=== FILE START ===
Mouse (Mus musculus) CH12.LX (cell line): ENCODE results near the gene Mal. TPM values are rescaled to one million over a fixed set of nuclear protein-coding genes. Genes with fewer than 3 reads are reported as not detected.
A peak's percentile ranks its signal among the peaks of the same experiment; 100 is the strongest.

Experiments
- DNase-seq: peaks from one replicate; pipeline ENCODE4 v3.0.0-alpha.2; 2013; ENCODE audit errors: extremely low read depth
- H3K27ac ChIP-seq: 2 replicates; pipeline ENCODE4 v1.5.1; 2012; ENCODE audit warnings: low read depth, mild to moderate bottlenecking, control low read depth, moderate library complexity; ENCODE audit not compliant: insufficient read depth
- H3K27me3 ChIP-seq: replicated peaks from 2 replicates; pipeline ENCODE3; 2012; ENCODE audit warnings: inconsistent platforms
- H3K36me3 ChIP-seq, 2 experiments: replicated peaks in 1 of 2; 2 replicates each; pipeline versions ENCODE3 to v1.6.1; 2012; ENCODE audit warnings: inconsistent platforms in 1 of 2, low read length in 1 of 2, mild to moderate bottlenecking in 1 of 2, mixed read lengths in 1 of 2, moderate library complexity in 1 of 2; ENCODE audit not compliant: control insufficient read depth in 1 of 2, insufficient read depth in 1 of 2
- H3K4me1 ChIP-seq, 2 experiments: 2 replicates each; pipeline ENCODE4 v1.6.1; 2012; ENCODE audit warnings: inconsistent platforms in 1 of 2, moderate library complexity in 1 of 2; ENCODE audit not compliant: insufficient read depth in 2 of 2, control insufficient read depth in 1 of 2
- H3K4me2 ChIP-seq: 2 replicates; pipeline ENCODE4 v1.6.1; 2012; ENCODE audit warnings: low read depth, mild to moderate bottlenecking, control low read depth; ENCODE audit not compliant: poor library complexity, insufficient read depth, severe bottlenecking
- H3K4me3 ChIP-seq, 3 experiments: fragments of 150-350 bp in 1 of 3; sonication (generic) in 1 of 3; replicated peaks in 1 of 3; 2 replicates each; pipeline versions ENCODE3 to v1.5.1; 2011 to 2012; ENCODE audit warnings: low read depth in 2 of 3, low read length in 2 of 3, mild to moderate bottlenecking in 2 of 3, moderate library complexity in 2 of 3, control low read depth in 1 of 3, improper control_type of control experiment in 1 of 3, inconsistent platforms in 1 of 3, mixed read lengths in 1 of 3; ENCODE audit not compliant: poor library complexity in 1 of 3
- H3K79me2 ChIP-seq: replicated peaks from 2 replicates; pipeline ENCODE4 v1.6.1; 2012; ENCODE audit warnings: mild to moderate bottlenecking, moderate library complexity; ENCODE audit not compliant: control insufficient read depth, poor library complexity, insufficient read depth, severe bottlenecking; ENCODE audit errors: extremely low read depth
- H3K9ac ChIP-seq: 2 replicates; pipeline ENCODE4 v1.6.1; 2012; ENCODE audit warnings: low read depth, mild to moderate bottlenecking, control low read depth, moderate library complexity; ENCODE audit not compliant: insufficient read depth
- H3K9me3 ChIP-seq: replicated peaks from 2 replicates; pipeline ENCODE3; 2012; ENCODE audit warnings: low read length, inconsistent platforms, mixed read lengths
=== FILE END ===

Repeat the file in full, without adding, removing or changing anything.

Mouse (Mus musculus) CH12.LX (cell line): ENCODE results near the gene Mal. TPM values are rescaled to one million over a fixed set of nuclear protein-coding genes. Genes with fewer than 3 reads are reported as not detected.
A peak's percentile ranks its signal among the peaks of the same experiment; 100 is the strongest.

Experiments
- DNase-seq: peaks from one replicate; pipeline ENCODE4 v3.0.0-alpha.2; 2013; ENCODE audit errors: extremely low read depth
- H3K27ac ChIP-seq: 2 replicates; pipeline ENCODE4 v1.5.1; 2012; ENCODE audit warnings: low read depth, mild to moderate bottlenecking, control low read depth, moderate library complexity; ENCODE audit not compliant: insufficient read depth
- H3K27me3 ChIP-seq: replicated peaks from 2 replicates; pipeline ENCODE3; 2012; ENCODE audit warnings: inconsistent platforms
- H3K36me3 ChIP-seq, 2 experiments: replicated peaks in 1 of 2; 2 replicates each; pipeline versions ENCODE3 to v1.6.1; 2012; ENCODE audit warnings: inconsistent platforms in 1 of 2, low read length in 1 of 2, mild to moderate bottlenecking in 1 of 2, mixed read lengths in 1 of 2, moderate library complexity in 1 of 2; ENCODE audit not compliant: control insufficient read depth in 1 of 2, insufficient read depth in 1 of 2
- H3K4me1 ChIP-seq, 2 experiments: 2 replicates each; pipeline ENCODE4 v1.6.1; 2012; ENCODE audit warnings: inconsistent platforms in 1 of 2, moderate library complexity in 1 of 2; ENCODE audit not compliant: insufficient read depth in 2 of 2, control insufficient read depth in 1 of 2
- H3K4me2 ChIP-seq: 2 replicates; pipeline ENCODE4 v1.6.1; 2012; ENCODE audit warnings: low read depth, mild to moderate bottlenecking, control low read depth; ENCODE audit not compliant: poor library complexity, insufficient read depth, severe bottlenecking
- H3K4me3 ChIP-seq, 3 experiments: fragments of 150-350 bp in 1 of 3; sonication (generic) in 1 of 3; replicated peaks in 1 of 3; 2 replicates each; pipeline versions ENCODE3 to v1.5.1; 2011 to 2012; ENCODE audit warnings: low read depth in 2 of 3, low read length in 2 of 3, mild to moderate bottlenecking in 2 of 3, moderate library complexity in 2 of 3, control low read depth in 1 of 3, improper control_type of control experiment in 1 of 3, inconsistent platforms in 1 of 3, mixed read lengths in 1 of 3; ENCODE audit not compliant: poor library complexity in 1 of 3
- H3K79me2 ChIP-seq: replicated peaks from 2 replicates; pipeline ENCODE4 v1.6.1; 2012; ENCODE audit warnings: mild to moderate bottlenecking, moderate library complexity; ENCODE audit not compliant: control insufficient read depth, poor library complexity, insufficient read depth, severe bottlenecking; ENCODE audit errors: extremely low read depth
- H3K9ac ChIP-seq: 2 replicates; pipeline ENCODE4 v1.6.1; 2012; ENCODE audit warnings: low read depth, mild to moderate bottlenecking, control low read depth, moderate library complexity; ENCODE audit not compliant: insufficient read depth
- H3K9me3 ChIP-seq: replicated peaks from 2 replicates; pipeline ENCODE3; 2012; ENCODE audit warnings: low read length, inconsistent platforms, mixed read lengths